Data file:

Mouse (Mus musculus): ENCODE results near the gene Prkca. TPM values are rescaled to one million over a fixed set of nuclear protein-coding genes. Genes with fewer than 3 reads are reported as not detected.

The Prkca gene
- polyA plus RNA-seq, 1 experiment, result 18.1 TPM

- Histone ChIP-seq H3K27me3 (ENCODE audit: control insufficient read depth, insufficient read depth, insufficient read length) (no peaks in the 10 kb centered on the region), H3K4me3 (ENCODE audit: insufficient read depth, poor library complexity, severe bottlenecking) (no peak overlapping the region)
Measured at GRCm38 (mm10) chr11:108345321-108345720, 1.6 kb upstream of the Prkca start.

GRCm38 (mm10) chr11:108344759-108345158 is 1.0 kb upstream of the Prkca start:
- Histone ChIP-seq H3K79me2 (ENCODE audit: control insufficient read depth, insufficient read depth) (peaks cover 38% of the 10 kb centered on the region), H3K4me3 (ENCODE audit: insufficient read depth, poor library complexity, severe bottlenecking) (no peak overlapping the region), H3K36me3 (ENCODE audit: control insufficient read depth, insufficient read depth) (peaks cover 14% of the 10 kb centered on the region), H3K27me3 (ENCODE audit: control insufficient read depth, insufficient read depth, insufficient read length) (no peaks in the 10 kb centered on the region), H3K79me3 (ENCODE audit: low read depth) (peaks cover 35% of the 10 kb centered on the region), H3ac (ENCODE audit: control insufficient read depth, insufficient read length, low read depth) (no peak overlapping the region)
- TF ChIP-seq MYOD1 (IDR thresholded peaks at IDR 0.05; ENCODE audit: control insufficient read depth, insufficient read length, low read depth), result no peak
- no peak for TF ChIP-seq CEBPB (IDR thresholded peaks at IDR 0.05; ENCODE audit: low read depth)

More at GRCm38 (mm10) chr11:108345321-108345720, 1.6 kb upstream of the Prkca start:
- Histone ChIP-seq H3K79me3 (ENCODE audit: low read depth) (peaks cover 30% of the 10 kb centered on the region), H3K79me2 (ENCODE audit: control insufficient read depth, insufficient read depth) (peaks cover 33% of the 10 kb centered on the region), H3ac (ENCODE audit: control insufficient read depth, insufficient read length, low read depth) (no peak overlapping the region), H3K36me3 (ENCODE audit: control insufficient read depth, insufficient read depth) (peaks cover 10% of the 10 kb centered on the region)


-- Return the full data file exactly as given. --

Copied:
Mouse (Mus musculus): ENCODE results near the gene Prkca. TPM values are rescaled to one million over a fixed set of nuclear protein-coding genes. Genes with fewer than 3 reads are reported as not detected.

The Prkca gene
- polyA plus RNA-seq, 1 experiment, result 18.1 TPM

- Histone ChIP-seq H3K27me3 (ENCODE audit: control insufficient read depth, insufficient read depth, insufficient read length) (no peaks in the 10 kb centered on the region), H3K4me3 (ENCODE audit: insufficient read depth, poor library complexity, severe bottlenecking) (no peak overlapping the region)
Measured at GRCm38 (mm10) chr11:108345321-108345720, 1.6 kb upstream of the Prkca start.

GRCm38 (mm10) chr11:108344759-108345158 is 1.0 kb upstream of the Prkca start:
- Histone ChIP-seq H3K79me2 (ENCODE audit: control insufficient read depth, insufficient read depth) (peaks cover 38% of the 10 kb centered on the region), H3K4me3 (ENCODE audit: insufficient read depth, poor library complexity, severe bottlenecking) (no peak overlapping the region), H3K36me3 (ENCODE audit: control insufficient read depth, insufficient read depth) (peaks cover 14% of the 10 kb centered on the region), H3K27me3 (ENCODE audit: control insufficient read depth, insufficient read depth, insufficient read length) (no peaks in the 10 kb centered on the region), H3K79me3 (ENCODE audit: low read depth) (peaks cover 35% of the 10 kb centered on the region), H3ac (ENCODE audit: control insufficient read depth, insufficient read length, low read depth) (no peak overlapping the region)
- TF ChIP-seq MYOD1 (IDR thresholded peaks at IDR 0.05; ENCODE audit: control insufficient read depth, insufficient read length, low read depth), result no peak
- no peak for TF ChIP-seq CEBPB (IDR thresholded peaks at IDR 0.05; ENCODE audit: low read depth)

More at GRCm38 (mm10) chr11:108345321-108345720, 1.6 kb upstream of the Prkca start:
- Histone ChIP-seq H3K79me3 (ENCODE audit: low read depth) (peaks cover 30% of the 10 kb centered on the region), H3K79me2 (ENCODE audit: control insufficient read depth, insufficient read depth) (peaks cover 33% of the 10 kb centered on the region), H3ac (ENCODE audit: control insufficient read depth, insufficient read length, low read depth) (no peak overlapping the region), H3K36me3 (ENCODE audit: control insufficient read depth, insufficient read depth) (peaks cover 10% of the 10 kb centered on the region)